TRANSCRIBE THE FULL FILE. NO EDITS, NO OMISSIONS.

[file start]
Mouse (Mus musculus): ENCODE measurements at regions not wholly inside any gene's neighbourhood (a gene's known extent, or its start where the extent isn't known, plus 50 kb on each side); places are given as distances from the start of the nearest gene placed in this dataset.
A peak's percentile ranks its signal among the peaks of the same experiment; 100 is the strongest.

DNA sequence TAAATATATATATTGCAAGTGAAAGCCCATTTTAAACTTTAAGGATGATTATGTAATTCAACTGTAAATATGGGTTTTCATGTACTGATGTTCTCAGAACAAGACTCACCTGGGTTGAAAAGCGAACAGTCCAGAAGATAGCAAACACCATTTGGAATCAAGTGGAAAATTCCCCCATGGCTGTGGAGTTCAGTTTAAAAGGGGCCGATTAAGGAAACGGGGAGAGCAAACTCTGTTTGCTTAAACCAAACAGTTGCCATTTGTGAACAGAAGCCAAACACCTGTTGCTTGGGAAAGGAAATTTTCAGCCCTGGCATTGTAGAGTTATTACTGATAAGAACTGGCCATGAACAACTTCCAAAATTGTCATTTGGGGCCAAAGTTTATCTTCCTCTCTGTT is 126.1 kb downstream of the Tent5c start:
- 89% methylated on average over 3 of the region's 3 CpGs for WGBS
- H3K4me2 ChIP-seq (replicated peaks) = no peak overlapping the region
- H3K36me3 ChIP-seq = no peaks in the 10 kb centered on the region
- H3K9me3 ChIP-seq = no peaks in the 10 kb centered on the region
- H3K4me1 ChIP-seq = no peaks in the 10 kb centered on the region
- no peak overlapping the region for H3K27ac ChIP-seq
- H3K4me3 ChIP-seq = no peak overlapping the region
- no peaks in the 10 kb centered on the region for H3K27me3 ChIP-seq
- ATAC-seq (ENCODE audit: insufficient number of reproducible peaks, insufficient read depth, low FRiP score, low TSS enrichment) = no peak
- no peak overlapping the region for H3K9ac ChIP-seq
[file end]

Mouse (Mus musculus): ENCODE measurements at regions not wholly inside any gene's neighbourhood (a gene's known extent, or its start where the extent isn't known, plus 50 kb on each side); places are given as distances from the start of the nearest gene placed in this dataset.
A peak's percentile ranks its signal among the peaks of the same experiment; 100 is the strongest.

DNA sequence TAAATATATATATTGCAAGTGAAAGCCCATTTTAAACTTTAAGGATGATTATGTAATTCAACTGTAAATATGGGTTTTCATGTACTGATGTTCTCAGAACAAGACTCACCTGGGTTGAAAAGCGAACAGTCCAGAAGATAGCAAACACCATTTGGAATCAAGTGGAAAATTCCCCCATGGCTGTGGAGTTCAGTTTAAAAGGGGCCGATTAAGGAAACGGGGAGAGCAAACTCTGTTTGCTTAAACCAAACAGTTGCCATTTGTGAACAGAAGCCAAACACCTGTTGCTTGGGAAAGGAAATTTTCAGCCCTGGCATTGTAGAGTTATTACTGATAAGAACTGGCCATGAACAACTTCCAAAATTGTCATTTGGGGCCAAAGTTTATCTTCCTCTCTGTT is 126.1 kb downstream of the Tent5c start:
- 89% methylated on average over 3 of the region's 3 CpGs for WGBS
- H3K4me2 ChIP-seq (replicated peaks) = no peak overlapping the region
- H3K36me3 ChIP-seq = no peaks in the 10 kb centered on the region
- H3K9me3 ChIP-seq = no peaks in the 10 kb centered on the region
- H3K4me1 ChIP-seq = no peaks in the 10 kb centered on the region
- no peak overlapping the region for H3K27ac ChIP-seq
- H3K4me3 ChIP-seq = no peak overlapping the region
- no peaks in the 10 kb centered on the region for H3K27me3 ChIP-seq
- ATAC-seq (ENCODE audit: insufficient number of reproducible peaks, insufficient read depth, low FRiP score, low TSS enrichment) = no peak
- no peak overlapping the region for H3K9ac ChIP-seq